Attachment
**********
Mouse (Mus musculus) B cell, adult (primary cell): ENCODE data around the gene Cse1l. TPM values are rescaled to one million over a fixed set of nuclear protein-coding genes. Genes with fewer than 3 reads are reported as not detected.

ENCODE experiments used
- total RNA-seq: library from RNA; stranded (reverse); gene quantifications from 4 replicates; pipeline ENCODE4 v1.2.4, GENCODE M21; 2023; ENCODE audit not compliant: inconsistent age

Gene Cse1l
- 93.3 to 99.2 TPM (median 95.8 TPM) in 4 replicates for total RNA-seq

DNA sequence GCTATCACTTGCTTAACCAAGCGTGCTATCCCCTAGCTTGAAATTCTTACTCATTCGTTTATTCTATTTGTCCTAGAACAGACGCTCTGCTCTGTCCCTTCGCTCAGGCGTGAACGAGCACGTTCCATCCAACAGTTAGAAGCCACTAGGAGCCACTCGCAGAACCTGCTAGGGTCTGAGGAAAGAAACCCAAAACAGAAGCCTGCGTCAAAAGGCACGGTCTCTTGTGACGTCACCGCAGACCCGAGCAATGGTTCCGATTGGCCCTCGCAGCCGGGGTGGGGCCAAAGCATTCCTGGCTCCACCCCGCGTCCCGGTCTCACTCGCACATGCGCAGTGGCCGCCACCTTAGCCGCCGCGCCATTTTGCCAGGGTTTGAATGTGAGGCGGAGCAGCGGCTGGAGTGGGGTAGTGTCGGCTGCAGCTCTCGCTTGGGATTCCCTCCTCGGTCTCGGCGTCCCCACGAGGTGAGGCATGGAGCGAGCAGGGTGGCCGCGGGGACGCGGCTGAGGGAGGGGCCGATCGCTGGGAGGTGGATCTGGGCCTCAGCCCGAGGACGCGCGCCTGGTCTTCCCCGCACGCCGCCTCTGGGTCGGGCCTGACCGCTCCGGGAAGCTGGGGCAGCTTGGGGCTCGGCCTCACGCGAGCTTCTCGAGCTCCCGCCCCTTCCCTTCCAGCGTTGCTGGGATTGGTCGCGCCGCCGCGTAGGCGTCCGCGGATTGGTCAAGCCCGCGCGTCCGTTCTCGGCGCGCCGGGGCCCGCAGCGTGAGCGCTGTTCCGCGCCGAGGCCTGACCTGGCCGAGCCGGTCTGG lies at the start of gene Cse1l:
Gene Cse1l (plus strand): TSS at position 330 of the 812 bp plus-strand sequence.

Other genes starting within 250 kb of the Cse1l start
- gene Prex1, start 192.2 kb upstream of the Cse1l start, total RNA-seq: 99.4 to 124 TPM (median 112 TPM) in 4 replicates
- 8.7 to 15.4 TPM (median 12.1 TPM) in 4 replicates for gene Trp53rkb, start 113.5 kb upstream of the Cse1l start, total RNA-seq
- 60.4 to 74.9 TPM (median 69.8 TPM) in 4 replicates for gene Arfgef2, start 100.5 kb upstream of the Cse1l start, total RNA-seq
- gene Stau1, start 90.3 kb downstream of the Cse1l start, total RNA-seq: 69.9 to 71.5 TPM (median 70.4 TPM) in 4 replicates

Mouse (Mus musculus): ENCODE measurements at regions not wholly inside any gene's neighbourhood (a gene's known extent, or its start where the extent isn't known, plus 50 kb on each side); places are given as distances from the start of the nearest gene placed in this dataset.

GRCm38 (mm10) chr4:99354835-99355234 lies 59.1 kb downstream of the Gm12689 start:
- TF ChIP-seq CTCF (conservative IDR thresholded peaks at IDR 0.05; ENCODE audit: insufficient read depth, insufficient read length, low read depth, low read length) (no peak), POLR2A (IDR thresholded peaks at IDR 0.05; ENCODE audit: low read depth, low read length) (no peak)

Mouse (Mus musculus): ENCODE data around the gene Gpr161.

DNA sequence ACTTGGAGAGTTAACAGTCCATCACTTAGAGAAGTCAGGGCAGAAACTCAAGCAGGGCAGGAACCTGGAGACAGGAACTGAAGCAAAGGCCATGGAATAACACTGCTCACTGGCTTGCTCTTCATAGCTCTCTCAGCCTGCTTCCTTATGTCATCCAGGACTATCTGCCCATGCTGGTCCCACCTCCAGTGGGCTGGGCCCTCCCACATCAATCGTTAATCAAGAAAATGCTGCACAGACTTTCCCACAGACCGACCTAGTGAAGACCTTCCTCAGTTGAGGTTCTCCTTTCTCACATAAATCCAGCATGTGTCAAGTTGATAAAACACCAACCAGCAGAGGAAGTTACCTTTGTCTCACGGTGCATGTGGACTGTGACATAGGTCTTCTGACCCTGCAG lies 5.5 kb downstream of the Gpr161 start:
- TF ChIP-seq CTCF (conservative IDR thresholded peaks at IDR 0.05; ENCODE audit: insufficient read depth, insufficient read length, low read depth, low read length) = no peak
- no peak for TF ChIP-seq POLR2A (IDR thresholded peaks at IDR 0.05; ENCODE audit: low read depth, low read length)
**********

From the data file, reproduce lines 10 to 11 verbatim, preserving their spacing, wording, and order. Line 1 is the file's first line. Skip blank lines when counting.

- 8.7 to 15.4 TPM (median 12.1 TPM) in 4 replicates for gene Trp53rkb, start 113.5 kb upstream of the Cse1l start, total RNA-seq
- 60.4 to 74.9 TPM (median 69.8 TPM) in 4 replicates for gene Arfgef2, start 100.5 kb upstream of the Cse1l start, total RNA-seq